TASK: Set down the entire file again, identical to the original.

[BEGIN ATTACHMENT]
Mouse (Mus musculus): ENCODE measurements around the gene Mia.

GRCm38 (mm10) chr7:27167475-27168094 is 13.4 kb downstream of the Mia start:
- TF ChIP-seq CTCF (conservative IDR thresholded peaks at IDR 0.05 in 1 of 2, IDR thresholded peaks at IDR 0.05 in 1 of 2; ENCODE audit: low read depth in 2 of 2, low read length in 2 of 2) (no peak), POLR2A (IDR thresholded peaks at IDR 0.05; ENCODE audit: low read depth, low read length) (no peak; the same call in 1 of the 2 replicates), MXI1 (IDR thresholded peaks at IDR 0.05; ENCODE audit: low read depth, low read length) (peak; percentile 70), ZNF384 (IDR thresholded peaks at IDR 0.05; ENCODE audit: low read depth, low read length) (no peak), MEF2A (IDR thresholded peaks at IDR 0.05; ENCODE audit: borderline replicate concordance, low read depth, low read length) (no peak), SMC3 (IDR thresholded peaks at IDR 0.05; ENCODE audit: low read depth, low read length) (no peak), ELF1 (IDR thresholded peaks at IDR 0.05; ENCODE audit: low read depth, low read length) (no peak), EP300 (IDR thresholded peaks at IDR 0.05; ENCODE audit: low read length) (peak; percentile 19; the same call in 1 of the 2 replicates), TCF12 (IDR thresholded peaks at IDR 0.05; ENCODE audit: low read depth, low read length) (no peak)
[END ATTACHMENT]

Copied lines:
Mouse (Mus musculus): ENCODE measurements around the gene Mia.

GRCm38 (mm10) chr7:27167475-27168094 is 13.4 kb downstream of the Mia start:
- TF ChIP-seq CTCF (conservative IDR thresholded peaks at IDR 0.05 in 1 of 2, IDR thresholded peaks at IDR 0.05 in 1 of 2; ENCODE audit: low read depth in 2 of 2, low read length in 2 of 2) (no peak), POLR2A (IDR thresholded peaks at IDR 0.05; ENCODE audit: low read depth, low read length) (no peak; the same call in 1 of the 2 replicates), MXI1 (IDR thresholded peaks at IDR 0.05; ENCODE audit: low read depth, low read length) (peak; percentile 70), ZNF384 (IDR thresholded peaks at IDR 0.05; ENCODE audit: low read depth, low read length) (no peak), MEF2A (IDR thresholded peaks at IDR 0.05; ENCODE audit: borderline replicate concordance, low read depth, low read length) (no peak), SMC3 (IDR thresholded peaks at IDR 0.05; ENCODE audit: low read depth, low read length) (no peak), ELF1 (IDR thresholded peaks at IDR 0.05; ENCODE audit: low read depth, low read length) (no peak), EP300 (IDR thresholded peaks at IDR 0.05; ENCODE audit: low read length) (peak; percentile 19; the same call in 1 of the 2 replicates), TCF12 (IDR thresholded peaks at IDR 0.05; ENCODE audit: low read depth, low read length) (no peak)